We’ve yet to meet an attorney who finds that they have enough hours in the day. We also haven’t met an attorney who isn’t using Microsoft Office. In terms of value, for the price of a Chevy, you get Ferrari-level performance from Office, with so many features that even the most advanced power users will still only use a small fraction of them.
Unfortunately, we’ve also yet to meet an attorney who uses the power of Office to its fullest extent and to their best advantage. In fact, many attorneys seem caught up in using Office in ways that hold them back. So, this is not an article about things to do in Office, but about things to stop doing.
We know that you can do this – heck, didn’t we just do a webinar proving that lawyers aren’t Luddites?
1. Stop treating Word like a typewriter
We know that you miss Word Perfect. Word Perfect was great . . . for the 1980s and 90s. But just as you gave up your leg warmers, you gave up Word Perfect. And yet, you still probably treat Word like Word Perfect, which is really just like treating it like a typewriter.
Recognizing Word for the powerhouse that it is, is actually incredibly easy: just start using Styles. What are Styles? Notice that whole right half of your “Home” menu? The part with a bunch of AaBbCcDd’s and “Normal,” “No Spacing” (or as it tends to display as the more mysterious “No Spac…”), “Heading 1,” etc.? Those are Styles. Highlight a bunch of text, click on the Style and your text will now display that way.
That is, until you change the Style, which is easy – and which also demonstrates exactly why you need to use Styles. Go to any text that is covered by that Style, make the changes – put it in bold, underline, italics or remove them all – and then right-click on the Style name and select “Update [X] to Match Selection.” BAM! You’ll now see every single group of text that uses this Style change to your new format.
With Styles you can update similar text: headings, quotes, whatever, throughout your document in seconds, versus finding and changing them all by hand. Instead of taking minutes or even hours changing text section by section, you can edit the format of a filing or brief in seconds. You can also add automatic paragraph or outline numbers that will track across the Styled text in the same way.
Wait? Automatic numbers you say? Well, here’s your second easy way to stop treating Word like a typewriter: stop typing out those numbers. Even better, stop typing them out, changing them each time you add/remove one – and of course missing one somewhere so that your killer brief that will win the case for sure for your side has sections numbered 1, 2, and 4. Just look for these buttons to the left of the Styles (now that you know where Styles are).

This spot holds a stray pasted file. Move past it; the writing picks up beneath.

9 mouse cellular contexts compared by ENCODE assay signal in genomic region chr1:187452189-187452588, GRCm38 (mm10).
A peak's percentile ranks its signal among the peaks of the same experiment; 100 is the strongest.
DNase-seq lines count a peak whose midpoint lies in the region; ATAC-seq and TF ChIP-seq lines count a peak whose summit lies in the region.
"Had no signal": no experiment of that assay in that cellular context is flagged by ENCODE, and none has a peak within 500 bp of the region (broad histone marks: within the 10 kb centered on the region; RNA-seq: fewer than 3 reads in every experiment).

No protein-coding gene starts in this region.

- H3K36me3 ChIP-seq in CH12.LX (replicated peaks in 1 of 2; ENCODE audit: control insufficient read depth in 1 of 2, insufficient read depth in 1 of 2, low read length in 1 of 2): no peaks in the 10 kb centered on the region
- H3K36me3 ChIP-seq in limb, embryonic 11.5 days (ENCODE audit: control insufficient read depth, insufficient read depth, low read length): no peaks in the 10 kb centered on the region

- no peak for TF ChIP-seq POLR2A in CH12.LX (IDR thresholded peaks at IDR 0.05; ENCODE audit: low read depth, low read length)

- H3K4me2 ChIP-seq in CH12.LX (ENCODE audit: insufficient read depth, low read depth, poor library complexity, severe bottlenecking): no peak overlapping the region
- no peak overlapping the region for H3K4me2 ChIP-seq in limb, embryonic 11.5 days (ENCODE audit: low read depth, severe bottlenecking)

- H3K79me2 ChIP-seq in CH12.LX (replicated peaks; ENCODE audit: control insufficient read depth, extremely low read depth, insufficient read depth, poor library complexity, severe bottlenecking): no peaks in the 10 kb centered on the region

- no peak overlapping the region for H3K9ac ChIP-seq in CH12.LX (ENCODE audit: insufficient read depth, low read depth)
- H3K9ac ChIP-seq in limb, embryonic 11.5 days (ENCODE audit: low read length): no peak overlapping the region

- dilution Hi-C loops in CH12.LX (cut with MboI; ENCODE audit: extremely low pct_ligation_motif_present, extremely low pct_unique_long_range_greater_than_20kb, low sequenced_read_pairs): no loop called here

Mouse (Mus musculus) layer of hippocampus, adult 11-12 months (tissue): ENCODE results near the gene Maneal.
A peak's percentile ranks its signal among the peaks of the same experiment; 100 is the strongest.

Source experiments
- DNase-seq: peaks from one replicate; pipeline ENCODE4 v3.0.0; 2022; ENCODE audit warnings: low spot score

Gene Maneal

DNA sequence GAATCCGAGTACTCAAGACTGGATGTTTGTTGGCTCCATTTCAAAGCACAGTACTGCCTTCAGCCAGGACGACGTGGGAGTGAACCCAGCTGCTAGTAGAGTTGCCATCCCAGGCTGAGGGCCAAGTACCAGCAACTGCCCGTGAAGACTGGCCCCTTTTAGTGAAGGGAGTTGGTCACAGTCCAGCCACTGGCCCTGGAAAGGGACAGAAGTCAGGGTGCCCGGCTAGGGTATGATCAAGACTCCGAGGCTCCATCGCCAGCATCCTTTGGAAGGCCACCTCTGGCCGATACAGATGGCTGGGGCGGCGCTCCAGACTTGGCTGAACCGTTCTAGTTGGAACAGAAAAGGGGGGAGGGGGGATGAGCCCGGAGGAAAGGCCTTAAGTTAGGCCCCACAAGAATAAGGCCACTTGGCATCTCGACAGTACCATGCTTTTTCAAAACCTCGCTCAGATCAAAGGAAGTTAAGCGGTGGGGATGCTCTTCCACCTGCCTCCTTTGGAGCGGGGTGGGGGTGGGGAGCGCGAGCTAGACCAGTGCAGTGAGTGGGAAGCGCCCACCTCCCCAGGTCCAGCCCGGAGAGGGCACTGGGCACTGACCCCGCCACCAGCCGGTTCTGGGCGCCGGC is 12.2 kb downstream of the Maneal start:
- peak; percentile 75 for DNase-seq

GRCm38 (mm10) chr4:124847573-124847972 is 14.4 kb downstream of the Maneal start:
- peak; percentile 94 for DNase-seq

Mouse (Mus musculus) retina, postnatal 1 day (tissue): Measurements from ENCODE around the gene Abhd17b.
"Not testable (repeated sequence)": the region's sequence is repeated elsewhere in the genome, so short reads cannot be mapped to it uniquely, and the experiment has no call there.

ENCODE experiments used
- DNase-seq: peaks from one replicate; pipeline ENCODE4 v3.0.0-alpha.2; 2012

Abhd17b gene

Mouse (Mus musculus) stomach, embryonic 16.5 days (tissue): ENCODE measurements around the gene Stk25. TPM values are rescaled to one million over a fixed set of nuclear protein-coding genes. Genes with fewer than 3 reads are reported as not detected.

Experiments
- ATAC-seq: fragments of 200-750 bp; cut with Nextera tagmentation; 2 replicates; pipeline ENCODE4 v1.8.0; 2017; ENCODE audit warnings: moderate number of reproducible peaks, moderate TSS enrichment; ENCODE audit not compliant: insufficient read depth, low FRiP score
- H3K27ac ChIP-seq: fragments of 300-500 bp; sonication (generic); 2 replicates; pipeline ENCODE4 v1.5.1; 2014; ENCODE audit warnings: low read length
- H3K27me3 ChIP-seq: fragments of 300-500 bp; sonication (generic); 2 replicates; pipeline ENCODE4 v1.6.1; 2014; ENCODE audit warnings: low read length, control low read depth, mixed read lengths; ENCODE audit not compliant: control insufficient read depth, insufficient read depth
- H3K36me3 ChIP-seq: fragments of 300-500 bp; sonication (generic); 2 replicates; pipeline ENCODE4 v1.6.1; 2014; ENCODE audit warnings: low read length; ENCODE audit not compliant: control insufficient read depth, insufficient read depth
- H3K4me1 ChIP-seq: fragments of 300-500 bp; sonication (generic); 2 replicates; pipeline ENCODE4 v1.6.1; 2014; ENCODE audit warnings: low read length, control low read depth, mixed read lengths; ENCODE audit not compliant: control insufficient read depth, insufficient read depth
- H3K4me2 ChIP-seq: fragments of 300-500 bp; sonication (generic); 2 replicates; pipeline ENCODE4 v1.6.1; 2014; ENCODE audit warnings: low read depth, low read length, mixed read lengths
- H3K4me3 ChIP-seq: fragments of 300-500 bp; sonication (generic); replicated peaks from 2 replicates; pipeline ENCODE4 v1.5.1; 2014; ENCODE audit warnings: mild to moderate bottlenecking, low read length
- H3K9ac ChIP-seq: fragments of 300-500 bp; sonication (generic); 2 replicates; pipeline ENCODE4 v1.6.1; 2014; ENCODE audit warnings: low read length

And, yes, if you really, really, REALLY want your Reveal Codes back, just click SHIFT-F1 and you will see Word’s version of Reveal Codes. But, no, you can’t have your leg warmers back.
2. Stop treating your Outlook inbox like the inbox on your desk
We bet that you hate email – really hate email. It seems like most lawyers do. And it also seems like most lawyers have thousands of “unread” emails in their Outlook inbox. Why did we put those quotes around “unread”? Because most of those “unread” emails are not actually unread. Well, some of those “unread” emails are unread, as in all of that Spam that you get and never actually read (we’ll get to that in a few paragraphs). But most are emails that you read and then switched back to “unread” because you had planned to deal with them…at some point.
Once you hit a hundred, maybe two hundred or certainly a thousand “unread” emails in your inbox, your best-laid plans went by the wayside and now you just have an email inbox with emails stuck in two largely random states: unread and read. That doesn’t help and it only makes you hate email even more. That’s because you’re treating your virtual inbox in Outlook like an actual inbox, where you just have two choices: stuff is in the inbox or stuff is out of the inbox.